1/2 Billion Dollars Lost to Torrents For Gaming Companies

1/2 Billion Dollars Lost to Torrents

We covered Spore’s strict Digital Rights Management (DRM) a few months ago at its release, and discussed potential affects it may have on piracy. Late last week, TorrentFreak.com posted an interesting end-of-the-year compilation list. This one looked at torrent downloads for the year, and listed the top ten pirated PC games.

PC Gaming has relatively struggled, compared to the console industry, due to the near constant need to upgrade a computer to get the most out of the latest games. Most games will still play on a PC that’s a few years old, but you don’t get the equal or even superior experience you can get from a console or high-end computer. What TorrentFreak’s list has done is given companies and consumers an easily quantifiable idea of just how much money PC game companies have lost to piracy this year. First, here’s TorrentFreak’s list:

#     game                   downloads           released        

1     Spore                   (1,700,000)         (Sept. 2008)

2     The Sims 2           (1,150,000)         (Sept. 2004)

3     Assassins Creed    (1,070,000)         (Nov. 2007)

4     Crysis                  (940,000)            (Nov. 2007)

5     Com&Conquer 3    (860,000)           (Mar. 2007)

6     Call of Duty 4        (830,000)           (Nov. 2007)

7     GTA San Andreas   (740,000)           (Jun. 2005)

8     Fallout 3               (645,000)           (Oct. 2008)

9     Far Cry 2              (585,000)           (Oct. 2008)

10   Pro Evo Soccer ‘09 (470,000)           (Oct. 2008)

That comes out to 8.99 million downloads, via torrents, of just the top ten. Obviously there are way more than 10 PC games that were pirated in the last year, and this number doesn’t include console versions or games downloaded via other means. If for simplicity’s sake we say a new PC game costs $49.99 (allowing for the fact that The Sims 2 obviously no longer costs that much), this is about $449 million dollars in lost revenue for retailers, producers, and developers.

Nearly half a billion dollars is a lot of coin, and understandably game publishers are trying very hard to curb this kind of thing. Unfortunately, some of their attempts, like the strict DRM on Spore, only seem to serve as a challenge to pirates. For most gamers that download a game illegally, price is the cited reason, or some sense of entitlement that equates to a lack of guilt. The game industry has continued to grow year-to-year, as well, including these last 12 months of recession. However, individual companies have felt the sting of the declining U.S. Economy, with layoffs occurring on a seemingly weekly basis at the major companies now, and some long-standing companies in truly dire straits. Would a half billion dollar cash infusion into the industry have prevented some of those job losses? Almost certainly. Unfortunately, even if the industry could convince those gamers to not download their games, they would then also have to convince them to buy them.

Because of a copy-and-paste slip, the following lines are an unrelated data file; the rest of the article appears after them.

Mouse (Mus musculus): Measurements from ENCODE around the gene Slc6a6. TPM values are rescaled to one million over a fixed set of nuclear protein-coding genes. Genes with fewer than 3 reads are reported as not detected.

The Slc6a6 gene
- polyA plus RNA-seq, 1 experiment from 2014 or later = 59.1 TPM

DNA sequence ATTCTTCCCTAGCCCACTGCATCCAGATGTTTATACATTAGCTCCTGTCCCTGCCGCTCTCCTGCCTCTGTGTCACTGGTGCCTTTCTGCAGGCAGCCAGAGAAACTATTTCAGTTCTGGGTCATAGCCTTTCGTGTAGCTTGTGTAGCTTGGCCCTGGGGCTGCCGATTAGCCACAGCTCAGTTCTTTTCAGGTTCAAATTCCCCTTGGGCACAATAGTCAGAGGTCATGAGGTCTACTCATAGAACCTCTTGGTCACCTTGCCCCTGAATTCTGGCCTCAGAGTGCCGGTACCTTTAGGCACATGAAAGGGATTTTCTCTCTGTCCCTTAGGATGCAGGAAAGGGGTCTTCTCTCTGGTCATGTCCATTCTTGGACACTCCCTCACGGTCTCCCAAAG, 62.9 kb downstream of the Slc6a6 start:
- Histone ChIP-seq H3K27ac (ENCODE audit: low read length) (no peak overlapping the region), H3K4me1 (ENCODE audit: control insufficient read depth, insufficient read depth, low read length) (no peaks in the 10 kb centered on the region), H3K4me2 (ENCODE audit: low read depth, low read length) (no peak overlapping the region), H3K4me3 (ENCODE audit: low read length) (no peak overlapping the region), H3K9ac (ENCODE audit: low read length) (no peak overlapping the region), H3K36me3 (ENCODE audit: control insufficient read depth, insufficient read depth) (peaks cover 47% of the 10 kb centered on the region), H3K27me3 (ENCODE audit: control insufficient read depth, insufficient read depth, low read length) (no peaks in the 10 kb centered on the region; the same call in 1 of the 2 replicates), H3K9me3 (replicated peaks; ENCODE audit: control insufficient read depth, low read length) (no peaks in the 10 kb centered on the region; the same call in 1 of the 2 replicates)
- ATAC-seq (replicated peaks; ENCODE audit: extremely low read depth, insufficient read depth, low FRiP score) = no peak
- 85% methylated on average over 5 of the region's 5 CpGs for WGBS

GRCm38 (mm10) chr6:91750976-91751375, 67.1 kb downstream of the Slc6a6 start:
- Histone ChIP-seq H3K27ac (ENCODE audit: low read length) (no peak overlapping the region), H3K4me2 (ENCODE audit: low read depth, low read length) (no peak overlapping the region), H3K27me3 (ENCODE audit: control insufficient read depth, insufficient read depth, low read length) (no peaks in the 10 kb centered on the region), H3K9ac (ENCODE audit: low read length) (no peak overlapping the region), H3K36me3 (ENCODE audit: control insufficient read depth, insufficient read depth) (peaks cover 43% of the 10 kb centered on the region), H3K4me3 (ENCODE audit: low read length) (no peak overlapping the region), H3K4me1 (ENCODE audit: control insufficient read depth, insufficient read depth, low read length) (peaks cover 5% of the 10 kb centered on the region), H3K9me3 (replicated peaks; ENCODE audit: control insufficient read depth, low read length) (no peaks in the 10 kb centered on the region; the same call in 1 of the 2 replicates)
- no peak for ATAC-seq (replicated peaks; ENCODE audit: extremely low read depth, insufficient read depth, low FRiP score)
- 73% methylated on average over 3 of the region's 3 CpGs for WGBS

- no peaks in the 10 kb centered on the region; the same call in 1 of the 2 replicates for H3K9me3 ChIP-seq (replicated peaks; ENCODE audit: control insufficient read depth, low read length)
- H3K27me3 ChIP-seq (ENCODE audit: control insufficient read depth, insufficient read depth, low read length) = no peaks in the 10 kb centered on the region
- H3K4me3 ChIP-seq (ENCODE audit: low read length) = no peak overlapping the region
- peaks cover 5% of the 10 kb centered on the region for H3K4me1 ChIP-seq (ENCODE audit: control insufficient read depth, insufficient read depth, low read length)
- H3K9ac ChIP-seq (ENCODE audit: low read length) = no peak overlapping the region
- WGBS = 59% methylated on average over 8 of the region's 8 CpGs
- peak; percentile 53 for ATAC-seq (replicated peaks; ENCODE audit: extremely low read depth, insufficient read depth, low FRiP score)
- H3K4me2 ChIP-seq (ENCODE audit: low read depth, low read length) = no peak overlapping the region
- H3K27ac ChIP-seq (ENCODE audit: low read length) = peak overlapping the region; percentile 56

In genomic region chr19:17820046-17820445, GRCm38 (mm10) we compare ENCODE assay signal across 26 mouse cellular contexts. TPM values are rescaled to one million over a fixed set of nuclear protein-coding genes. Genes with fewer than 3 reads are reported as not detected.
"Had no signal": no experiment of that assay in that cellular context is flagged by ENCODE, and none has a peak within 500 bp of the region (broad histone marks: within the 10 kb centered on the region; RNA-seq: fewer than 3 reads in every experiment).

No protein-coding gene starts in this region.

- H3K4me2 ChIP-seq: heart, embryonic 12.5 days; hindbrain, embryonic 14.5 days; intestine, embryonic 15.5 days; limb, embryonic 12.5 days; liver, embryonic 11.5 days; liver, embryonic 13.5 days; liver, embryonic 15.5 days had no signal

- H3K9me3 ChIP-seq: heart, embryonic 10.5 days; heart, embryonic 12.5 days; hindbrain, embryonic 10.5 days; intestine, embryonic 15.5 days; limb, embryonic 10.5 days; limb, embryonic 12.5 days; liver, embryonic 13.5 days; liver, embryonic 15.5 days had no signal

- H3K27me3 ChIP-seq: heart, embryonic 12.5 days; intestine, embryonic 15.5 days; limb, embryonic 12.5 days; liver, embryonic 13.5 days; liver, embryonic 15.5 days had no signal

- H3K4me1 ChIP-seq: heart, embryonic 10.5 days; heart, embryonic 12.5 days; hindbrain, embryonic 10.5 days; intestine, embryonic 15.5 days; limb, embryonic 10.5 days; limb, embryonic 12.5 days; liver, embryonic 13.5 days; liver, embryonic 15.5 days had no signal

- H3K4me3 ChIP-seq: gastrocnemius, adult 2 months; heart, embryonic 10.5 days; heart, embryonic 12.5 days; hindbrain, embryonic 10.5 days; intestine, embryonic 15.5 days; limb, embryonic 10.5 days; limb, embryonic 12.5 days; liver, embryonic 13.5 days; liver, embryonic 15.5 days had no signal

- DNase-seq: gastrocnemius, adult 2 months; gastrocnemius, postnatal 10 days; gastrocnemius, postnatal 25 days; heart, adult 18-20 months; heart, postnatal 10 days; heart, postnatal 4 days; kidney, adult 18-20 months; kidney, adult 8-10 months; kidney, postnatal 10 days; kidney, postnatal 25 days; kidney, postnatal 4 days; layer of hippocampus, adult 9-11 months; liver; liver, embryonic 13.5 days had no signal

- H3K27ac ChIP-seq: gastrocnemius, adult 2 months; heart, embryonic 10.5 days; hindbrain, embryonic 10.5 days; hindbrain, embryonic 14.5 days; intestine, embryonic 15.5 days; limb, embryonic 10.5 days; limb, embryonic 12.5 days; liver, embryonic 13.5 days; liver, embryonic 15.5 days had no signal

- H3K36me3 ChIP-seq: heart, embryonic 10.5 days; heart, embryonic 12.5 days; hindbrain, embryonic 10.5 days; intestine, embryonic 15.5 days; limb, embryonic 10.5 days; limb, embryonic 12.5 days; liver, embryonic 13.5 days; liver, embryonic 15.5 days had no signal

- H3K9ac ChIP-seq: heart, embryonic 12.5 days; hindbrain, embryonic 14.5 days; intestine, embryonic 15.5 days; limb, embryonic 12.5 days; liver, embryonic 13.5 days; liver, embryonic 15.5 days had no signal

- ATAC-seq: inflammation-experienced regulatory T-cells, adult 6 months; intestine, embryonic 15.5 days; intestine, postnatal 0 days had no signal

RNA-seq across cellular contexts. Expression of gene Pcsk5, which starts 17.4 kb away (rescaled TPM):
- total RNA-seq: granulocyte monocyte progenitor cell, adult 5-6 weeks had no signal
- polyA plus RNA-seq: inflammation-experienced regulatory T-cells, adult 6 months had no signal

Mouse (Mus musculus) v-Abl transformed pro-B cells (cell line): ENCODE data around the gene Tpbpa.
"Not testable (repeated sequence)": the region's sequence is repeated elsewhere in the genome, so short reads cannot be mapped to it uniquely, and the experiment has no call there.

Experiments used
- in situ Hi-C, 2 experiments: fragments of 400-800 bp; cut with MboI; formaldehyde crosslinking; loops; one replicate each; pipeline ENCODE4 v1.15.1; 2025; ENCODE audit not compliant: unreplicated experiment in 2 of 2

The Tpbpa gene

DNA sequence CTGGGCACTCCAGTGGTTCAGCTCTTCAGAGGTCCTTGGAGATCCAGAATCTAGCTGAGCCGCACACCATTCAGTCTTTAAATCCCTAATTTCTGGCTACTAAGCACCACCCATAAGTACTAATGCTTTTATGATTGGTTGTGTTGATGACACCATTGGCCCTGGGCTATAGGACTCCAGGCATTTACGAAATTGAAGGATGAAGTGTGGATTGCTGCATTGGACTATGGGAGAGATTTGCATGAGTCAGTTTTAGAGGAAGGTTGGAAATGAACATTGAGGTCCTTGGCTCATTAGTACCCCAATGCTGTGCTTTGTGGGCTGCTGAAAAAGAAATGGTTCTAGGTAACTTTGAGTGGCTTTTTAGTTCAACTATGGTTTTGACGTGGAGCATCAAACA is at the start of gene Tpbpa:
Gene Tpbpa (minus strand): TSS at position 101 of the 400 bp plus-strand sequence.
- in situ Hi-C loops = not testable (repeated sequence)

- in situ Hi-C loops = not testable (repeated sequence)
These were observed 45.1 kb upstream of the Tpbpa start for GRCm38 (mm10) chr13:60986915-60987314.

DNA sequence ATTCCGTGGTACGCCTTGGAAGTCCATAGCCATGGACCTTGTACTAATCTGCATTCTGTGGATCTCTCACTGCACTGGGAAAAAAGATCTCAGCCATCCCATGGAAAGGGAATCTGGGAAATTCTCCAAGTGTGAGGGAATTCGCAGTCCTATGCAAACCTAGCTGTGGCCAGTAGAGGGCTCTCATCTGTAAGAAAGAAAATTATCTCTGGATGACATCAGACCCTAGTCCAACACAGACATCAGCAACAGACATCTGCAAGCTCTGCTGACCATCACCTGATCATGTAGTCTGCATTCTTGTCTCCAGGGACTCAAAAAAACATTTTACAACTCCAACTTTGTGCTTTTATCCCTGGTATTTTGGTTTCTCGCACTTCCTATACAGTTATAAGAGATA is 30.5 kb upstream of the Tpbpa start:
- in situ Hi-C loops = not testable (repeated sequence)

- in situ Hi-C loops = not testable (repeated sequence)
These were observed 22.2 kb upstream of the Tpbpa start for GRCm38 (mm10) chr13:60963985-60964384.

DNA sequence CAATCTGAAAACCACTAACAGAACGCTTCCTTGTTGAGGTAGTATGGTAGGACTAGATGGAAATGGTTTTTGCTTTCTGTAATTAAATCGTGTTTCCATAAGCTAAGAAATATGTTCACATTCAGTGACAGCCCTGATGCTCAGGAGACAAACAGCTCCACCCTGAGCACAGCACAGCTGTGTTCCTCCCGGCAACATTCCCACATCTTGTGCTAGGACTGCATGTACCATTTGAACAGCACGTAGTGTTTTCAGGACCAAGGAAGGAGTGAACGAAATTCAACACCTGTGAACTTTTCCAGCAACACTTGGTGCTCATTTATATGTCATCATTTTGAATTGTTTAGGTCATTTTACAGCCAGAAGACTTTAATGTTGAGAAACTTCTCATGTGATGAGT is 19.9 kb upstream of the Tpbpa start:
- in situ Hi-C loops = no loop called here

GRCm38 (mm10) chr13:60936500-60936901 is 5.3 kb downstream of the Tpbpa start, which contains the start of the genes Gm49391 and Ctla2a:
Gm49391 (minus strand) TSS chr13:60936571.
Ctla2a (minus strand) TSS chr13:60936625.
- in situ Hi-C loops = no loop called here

Valve Software’s Steam legal download service is a step in the right direction. By making their (and several other developers’) games easily available to purchase and download quickly, they circumvent the retailers, and often offer significant discounts on the software. Dropping the price obviously isn’t the solution, as demonstrated by The Sims 2. The four year old game is still the second most pirated of the year, regardless of the fact gamers can now purchase it plus an expansion or two for as little as $19.99 retail. Gaming companies don’t have live events and external merchandise to recoup some losses due to piracy like the music industry does. Really, the only hope to curb this level of piracy lies in convincing gamers to fundamentally change the way they think about it. The only way this is likely to happen is in further economic problems for game companies, forcing the closure of some and preventing the release of anticipated games.

The problem, at half a billion dollars, is a big enough one to take note of, but not a big enough problem to cripple the industry in any way at this point. No gaming company has come up with a real solution to this yet, and it really seems elusive if it exists at all.

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